Posted by me on the Filmspotting Forum, where I dwell under the pseudonym, "Oldkid"
Film isn't just one thing. Painting is a visual art. Music is an audible art. Novels are a storytelling art. Film is all of this, or just one, or some combination of them. Film can have a black screen with no sound for thirty seconds and, depending on the context, it can have the deepest meaning or emotional impact. Film is the most complex art form we have, and perhaps only the Wii has the potential of giving us more. But for now, film is it.
Because of this, film has the greatest potential to be different things to different people. Everyone looking at "Starry Night" by Van Gogh sees something a little different. But that is nothing compared to a deeply rich film like Kieslowski's Blue or Coppola's Apocalypse Now. Some claim these to be among the greatest works of art of all time. Some won't appreciate them at all. But one thing is for certain, they speak to each of us differently, and for different reasons. That is what great art does. And the greatest of art sticks with us over time.
Given the complexity of film, it doesn't surprise me that our reactions to it is complex as well. I have my multiple rating system, and yet I find that even that system is inadequate to express my reaction to a film, as I gave Rachel Getting Married all top scores, but had more than twenty films I appreciated above it. What my marathon is helping me understand is that my appreciation for film is complicated enough that I can't dissect it precisely.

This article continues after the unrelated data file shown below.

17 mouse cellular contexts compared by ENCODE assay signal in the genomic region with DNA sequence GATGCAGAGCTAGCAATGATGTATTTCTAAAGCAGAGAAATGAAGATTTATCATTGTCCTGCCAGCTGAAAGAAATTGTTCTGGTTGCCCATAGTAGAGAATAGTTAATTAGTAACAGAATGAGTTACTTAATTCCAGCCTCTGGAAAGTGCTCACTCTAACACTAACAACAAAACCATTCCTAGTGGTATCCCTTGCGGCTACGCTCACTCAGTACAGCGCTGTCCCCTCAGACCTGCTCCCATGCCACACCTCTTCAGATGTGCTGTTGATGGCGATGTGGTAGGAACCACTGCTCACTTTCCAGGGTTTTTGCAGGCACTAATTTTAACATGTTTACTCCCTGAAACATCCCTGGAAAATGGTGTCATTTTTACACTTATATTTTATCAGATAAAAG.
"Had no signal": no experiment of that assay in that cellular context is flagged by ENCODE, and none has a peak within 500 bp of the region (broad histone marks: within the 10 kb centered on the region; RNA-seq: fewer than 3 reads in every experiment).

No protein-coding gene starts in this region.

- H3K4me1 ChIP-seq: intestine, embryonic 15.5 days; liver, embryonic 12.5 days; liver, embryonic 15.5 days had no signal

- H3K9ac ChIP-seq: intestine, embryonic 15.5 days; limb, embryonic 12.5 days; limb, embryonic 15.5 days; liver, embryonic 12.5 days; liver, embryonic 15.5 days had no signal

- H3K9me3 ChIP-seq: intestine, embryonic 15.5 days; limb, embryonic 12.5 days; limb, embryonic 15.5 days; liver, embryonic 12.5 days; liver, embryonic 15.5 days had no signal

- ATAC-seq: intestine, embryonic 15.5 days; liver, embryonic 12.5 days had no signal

So I will have contradictions between my rating and my ranking. And you know why I don't mind that? Because it means that I am a human being-- complex and difficult to put in a box, like every other human being. And film is one of the few mediums that is rich enough to be able to compare to a complete human experience.
Our ratings of movies is funny, really. Do we rate our top 100 life events? How could we even judge such a thing? And, honestly, I see the best of films as being among my favorite life events. Yes, watching Spirited Away is as much a great event of my life as is watching my son be born or travelling to India. No, I won't rate these events, because they can't be measured like that. Nor can I say which event of my life I "enjoyed" the most, as if human experience can be judged on the level of "enjoyment". So, why should we judge film that way?
I really do like rating films. It's a pastime. But my determination of those which I put highest isn't limited to "enjoyment" nor to "greatness", however we might measure that. Rather, it is experience. Which film has become a part of my life more than others? Which film has become a memorable experience that I cherish? I have a hard time cherishing Rachel Getting Married as truly great I think that film is. But I can, and do, cherish the experience of Wendy and Lucy. And Nausicaa. And even Hunger and United 93-- although that may be hard to imagine.
I praise these filmmakers not just for technical ability or for the ability to take the most complex art form and create something truly wondrous with it. I praise them for enriching my life.